You don’t have a (climbing) partner for your next vacation but you want to climb nonetheless? So, then what? Go solo or should you just postpone till you find someone to go with? I say go solo. It’s a lot of fun to meet a lot of people just as hooked on climbing as yourself. But there are a few things you want to keep in mind before and during such a trip.
First and foremost, pick a destination that offers a high chance of meeting other (solo) climbers to team up with. Below I’ll add some info about climbing destinations I’ve been to and how likely it will be to meet others there.
The right season
Make sure that you go to your picked destination when it’s on season. When you’re there in off season time you still will see some climbers, but it’s harder to team up since there’s less choice.
When you’re at your climbing destination find the local hangouts and go there in the afternoon/evening to hang out. If you’re not sure who you should talk to, talk to the people who own or work at the place. They know their regulars and can point you to people who are open to take in another climber.
If a town is close to a big climbing crag, many in town know about the popular hangouts. Ask around, they’ll point you in the right direction. If there’s a campground close to the crag there’s a big chance that you’ll find climbers there. If all fails, your last option is to go to the crag and talk to people there. Bring snacks, or buy drinks later as a thank you. It’s highly appreciated and quite common between climbers.
If you’re worried that you won’t be able to find a partner once you’re there, you can use websites and social media to find people to climb with beforehand. On the Traveling Rock Climbers Facebook page there is a list with all known climbing communities around the world. Dig around there and get in touch with the locals. Many are very much interested in showing people around.
The hardest part about this all is finding the guts to go up to people and intrude in their lives. You need a bunch of determination to keep going even though you might get a no here and there.
When you’ve found someone to climb with, ask about their experience. Try to find out if they are safe to climb with. Pick a very easy climb and keep an eye out on your belayer. Are they working safe? Does it look like the person is able to catch an unpredicted fall? Don’t be afraid to stop if you feel insecure with their belaying. Better to hurt feelings over your own body.
Remember that you might not be able to find a partner every day. Appreciate all the climbing you can get done. Come up with ideas (beforehand) for things you can do as soon as you don’t have that partner.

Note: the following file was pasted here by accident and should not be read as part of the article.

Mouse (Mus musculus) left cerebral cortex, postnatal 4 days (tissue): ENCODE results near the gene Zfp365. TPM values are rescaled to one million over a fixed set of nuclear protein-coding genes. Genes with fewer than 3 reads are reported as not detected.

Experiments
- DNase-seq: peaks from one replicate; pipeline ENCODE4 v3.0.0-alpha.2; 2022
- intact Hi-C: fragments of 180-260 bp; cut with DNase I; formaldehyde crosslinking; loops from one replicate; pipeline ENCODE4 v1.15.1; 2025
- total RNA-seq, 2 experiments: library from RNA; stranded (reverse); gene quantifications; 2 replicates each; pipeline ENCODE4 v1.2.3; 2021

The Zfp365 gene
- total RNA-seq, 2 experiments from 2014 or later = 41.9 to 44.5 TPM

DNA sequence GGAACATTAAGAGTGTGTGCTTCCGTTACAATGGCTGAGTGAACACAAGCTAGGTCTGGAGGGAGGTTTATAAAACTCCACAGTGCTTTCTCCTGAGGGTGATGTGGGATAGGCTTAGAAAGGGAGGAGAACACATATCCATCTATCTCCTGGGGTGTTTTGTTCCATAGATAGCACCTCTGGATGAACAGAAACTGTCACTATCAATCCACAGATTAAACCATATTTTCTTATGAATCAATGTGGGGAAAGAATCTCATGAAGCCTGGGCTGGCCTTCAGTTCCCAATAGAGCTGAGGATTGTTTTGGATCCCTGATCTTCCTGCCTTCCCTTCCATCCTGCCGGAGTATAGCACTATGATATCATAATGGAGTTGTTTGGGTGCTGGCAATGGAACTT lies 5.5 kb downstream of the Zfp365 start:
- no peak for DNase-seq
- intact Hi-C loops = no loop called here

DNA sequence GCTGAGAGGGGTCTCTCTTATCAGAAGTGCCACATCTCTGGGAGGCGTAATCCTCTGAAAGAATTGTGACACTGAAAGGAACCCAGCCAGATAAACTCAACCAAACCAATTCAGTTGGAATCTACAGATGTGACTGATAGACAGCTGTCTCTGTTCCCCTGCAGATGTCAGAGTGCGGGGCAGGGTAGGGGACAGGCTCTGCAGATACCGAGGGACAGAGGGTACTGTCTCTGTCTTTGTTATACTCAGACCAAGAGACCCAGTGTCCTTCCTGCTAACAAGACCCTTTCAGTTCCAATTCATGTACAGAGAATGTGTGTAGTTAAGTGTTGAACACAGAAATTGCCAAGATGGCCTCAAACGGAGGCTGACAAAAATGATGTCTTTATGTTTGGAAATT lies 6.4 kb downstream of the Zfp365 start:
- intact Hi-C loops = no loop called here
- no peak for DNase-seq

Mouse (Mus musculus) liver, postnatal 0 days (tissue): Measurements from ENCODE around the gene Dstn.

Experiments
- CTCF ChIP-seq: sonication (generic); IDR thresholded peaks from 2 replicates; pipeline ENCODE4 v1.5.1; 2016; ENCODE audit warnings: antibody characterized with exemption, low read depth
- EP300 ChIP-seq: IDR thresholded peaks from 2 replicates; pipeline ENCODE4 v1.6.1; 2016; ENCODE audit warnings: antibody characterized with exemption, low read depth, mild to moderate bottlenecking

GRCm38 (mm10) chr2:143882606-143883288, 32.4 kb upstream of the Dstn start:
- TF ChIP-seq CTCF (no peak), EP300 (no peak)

The more popular a destination is, the higher the chances of finding a good partner. The popularity goes together with the amount of routes and grades. The more routes the more popular. I believe that Kalymnos in Europe and some spots in Thailand, Asia are the most popular solo climbing destinations. But there are many popular climbing destinations around the world. As I said before, the right season is key.
Over the years I’ve climbed in various locations in Europe. I’ll list them below here ordered from easiest to hardest to find partners at. I haven’t traveled all these places solo, so excuse me if I assessed wrong. I’ll keep this list up to date if I add a new destination on my blog.
As I said before, a great place to experience solo trips. I had a lot of fun meeting new people, some I’m still in touch with till today. In the post you’ll find all links to the right places for meeting new climbing friends.
It was harder than I thought to find partners to climb with. I think this had to do with my timing. I was there late May, early June. I think this place is more popular during the summer time, even though it might be slightly too hot.
This wasn’t a solo trip, but I do remember that the campground in Cala Gonone had a lot of climbers. I have no idea if there’s a hangout of some sort, but there are really a lot of routes in that one area. Many can be reached on foot from that town. A plus for travelers without cars.
This also wasn’t a solo trip. However the campground close to town often has many climbers. And I do remember a bar/restaurant where many climbers would sit with a beer after climbing. It is a popular multi pitch course destination.
On this trip I matched up with people online, before going here. I don’t think there is any real hangout where you’ll be able to find climbers. It has however a nice big community that is mostly active on weekends.
I managed to find someone online, but it’s really hard. Lately I’ve been reading about a group of bolters who are planning to develop a crag in the summer of 2020. It’s by far no Kalymnos yet, but it seems that they are a growing community.
I’ve never tried to find someone to go climbing with in Belgium. So no way of knowing for sure, but I think it’s virtually impossible.